That time Betty White weighed in on politics

AP Photo/Vincent Thian

The year ended with a thud. 2021 went out as it came in with bad news and produced huge sighs of disappointment. Yesterday, as we prepared to welcome in 2022, the news broke that Betty White passed away. White was 99 years old, just seventeen days from celebrating her 100th birthday.


Many of us hoped she would reach her 100th birthday because it would be in character with how she lived her life. It was assumed she would always be with us. The amazing part is that she continued to stay active, alert, and productive until the end. What a fortunate woman. Her entertainment career is legendary. White was a pioneer in television, making the transition from the days of radio. She was the first woman to produce a sitcom – Life with Elizabeth. In 1955, Betty White was named honorary Mayor of Hollywood. She was given the title of First Lady of Television in a 2018 documentary.

It’s impossible to think of Betty White without smiling. She was a regular panelist on game shows for years besides her work in television and movies. One reason she was so well-loved by all is that she steered away from politics. When the trend in Hollywood began with entertainers and show business executives freely opining in political discussions and later on social media, White notably remained silent. She said she didn’t want to alienate any of her audience. Smart woman.

In 2012, White made an exception to her rule. She came out in favor of supporting Barack Obama in that year’s presidential race. There was an Associated Press report as White prepared to visit the Smithsonian Institution and National Zoo in Washington, D.C. She was asked about the race and said she supported Obama.

The 90-year-old actress said Friday she is very bi-partisan and has stayed away from politics all of her life. She usually never says who she is for or against because she doesn’t want to turn off any of her adoring fans.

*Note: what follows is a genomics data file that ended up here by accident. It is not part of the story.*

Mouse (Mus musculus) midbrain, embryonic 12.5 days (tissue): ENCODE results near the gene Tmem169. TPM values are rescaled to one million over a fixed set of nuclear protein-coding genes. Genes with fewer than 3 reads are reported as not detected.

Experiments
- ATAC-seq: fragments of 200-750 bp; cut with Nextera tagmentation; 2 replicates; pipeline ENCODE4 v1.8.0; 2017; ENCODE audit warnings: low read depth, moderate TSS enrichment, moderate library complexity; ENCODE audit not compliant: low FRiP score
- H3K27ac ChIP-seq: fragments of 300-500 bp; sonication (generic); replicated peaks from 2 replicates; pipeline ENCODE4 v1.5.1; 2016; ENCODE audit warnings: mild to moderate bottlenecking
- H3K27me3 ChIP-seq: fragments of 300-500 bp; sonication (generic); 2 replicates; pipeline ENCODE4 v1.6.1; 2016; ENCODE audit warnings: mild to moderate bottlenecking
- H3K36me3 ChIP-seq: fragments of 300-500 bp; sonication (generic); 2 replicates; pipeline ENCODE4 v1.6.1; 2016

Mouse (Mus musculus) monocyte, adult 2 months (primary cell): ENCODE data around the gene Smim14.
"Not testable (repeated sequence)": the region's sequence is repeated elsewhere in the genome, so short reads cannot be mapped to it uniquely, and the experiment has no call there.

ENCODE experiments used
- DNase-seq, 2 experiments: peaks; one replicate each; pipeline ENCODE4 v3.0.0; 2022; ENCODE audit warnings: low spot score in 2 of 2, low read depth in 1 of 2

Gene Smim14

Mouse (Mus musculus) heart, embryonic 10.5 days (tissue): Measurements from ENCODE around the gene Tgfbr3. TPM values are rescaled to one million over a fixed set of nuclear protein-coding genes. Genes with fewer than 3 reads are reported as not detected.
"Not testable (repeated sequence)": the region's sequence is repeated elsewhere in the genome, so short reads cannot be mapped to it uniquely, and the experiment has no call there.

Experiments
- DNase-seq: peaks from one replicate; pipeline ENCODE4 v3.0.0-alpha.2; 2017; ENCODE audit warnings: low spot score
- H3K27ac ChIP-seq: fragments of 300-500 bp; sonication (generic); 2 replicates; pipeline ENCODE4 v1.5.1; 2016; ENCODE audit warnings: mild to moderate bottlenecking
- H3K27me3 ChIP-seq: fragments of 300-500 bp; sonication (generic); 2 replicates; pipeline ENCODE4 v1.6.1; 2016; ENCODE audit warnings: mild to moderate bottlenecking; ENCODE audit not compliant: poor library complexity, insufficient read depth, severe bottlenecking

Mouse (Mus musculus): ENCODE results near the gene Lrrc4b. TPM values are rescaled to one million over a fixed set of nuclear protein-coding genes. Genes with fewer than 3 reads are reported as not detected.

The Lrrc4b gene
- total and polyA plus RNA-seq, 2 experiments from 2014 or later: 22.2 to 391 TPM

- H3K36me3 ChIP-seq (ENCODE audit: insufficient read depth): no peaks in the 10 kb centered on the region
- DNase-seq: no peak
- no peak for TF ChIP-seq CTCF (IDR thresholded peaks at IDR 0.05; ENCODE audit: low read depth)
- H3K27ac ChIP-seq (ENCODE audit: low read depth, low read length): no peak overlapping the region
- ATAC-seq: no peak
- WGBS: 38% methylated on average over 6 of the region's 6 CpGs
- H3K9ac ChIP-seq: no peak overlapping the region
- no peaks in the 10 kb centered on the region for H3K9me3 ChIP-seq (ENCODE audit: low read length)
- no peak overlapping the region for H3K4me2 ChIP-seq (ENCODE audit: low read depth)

White says in this year’s election, she likes what Obama has done and “how he represents us.”

Her comments come after Hollywood turned out at George Clooney’s home to raise $15 million for Obama’s re-election, a record for a single fundraiser.


We know a lot of voters fell for Obama’s carefully manufactured personal story, including some Republicans. And, frankly, there was a lot of white guilt that surfaced and led people to vote for the biracial candidate for president that year. The thought was that it was time for a black president. Obama was an accomplished campaigner and self-promoter.

The story of White publicly speaking of her preference for Obama brings us back to a story from 1954. White was in her early 30s and the star of her own nationally televised show, The Betty White Show. She sang, interviewed guests, performed skits, and read the commercials live, as was typical in those days. She also did segments with children. She came under fire for employing a black dancer, a 21-year-old young man who was looking for his first big break. When pressured to fire him because of his race, she refused. Her response to critics was to say, “Get over it.”

This was in 1954. As in, the year the Supreme Court handed down the Brown vs. Board of Education decision banning segregated schools. As in, before the Montgomery Bus Boycott, the Little Rock Nine and the Greensboro lunch-counter sit-ins.